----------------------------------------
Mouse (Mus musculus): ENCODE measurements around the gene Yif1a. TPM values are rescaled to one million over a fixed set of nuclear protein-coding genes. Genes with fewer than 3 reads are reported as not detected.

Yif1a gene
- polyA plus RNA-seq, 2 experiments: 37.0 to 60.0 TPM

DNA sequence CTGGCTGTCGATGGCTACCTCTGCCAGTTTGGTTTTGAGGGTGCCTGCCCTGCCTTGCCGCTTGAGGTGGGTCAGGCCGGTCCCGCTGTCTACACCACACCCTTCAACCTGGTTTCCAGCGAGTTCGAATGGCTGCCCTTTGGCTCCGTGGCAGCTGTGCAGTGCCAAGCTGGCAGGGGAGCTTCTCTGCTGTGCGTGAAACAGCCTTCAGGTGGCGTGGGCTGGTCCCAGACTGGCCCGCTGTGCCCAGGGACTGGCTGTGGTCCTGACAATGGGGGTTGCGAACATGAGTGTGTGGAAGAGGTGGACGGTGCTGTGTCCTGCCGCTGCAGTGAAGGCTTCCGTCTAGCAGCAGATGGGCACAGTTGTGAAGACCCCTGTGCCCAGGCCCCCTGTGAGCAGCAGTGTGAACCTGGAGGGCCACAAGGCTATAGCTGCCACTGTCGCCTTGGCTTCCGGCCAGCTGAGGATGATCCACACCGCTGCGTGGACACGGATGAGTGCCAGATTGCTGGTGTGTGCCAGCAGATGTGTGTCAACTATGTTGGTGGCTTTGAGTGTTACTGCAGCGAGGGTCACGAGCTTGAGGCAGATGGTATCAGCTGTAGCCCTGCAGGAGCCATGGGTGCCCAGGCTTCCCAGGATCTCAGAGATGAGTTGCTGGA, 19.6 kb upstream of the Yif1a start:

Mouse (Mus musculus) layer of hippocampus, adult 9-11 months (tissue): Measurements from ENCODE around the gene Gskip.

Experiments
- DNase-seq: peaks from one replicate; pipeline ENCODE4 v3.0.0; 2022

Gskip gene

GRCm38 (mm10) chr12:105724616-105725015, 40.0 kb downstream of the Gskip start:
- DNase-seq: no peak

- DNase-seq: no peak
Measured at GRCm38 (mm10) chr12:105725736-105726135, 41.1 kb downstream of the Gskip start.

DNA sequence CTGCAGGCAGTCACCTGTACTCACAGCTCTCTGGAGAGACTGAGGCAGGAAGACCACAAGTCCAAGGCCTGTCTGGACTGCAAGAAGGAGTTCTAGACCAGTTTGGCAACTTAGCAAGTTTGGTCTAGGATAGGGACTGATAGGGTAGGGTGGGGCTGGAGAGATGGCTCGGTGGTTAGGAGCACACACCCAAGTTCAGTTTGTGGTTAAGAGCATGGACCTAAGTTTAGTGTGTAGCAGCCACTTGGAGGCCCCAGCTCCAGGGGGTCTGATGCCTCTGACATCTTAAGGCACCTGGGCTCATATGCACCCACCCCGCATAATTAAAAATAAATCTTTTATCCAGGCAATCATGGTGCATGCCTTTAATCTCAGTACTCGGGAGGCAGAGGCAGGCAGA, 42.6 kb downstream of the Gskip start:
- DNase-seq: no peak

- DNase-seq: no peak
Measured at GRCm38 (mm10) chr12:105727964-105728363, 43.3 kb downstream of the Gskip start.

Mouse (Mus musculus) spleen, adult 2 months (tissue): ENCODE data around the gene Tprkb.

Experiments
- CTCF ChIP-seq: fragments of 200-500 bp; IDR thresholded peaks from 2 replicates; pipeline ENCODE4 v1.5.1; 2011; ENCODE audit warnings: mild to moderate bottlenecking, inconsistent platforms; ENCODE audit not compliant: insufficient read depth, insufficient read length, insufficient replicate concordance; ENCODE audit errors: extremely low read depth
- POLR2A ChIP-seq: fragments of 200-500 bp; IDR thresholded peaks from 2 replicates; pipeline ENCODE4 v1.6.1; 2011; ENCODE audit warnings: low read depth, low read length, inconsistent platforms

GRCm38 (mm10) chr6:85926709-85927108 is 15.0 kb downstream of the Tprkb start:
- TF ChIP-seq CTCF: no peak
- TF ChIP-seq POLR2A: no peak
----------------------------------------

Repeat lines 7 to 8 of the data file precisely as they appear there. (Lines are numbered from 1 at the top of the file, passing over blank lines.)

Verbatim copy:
- DNase-seq: peaks from one replicate; pipeline ENCODE4 v3.0.0; 2022

Gskip gene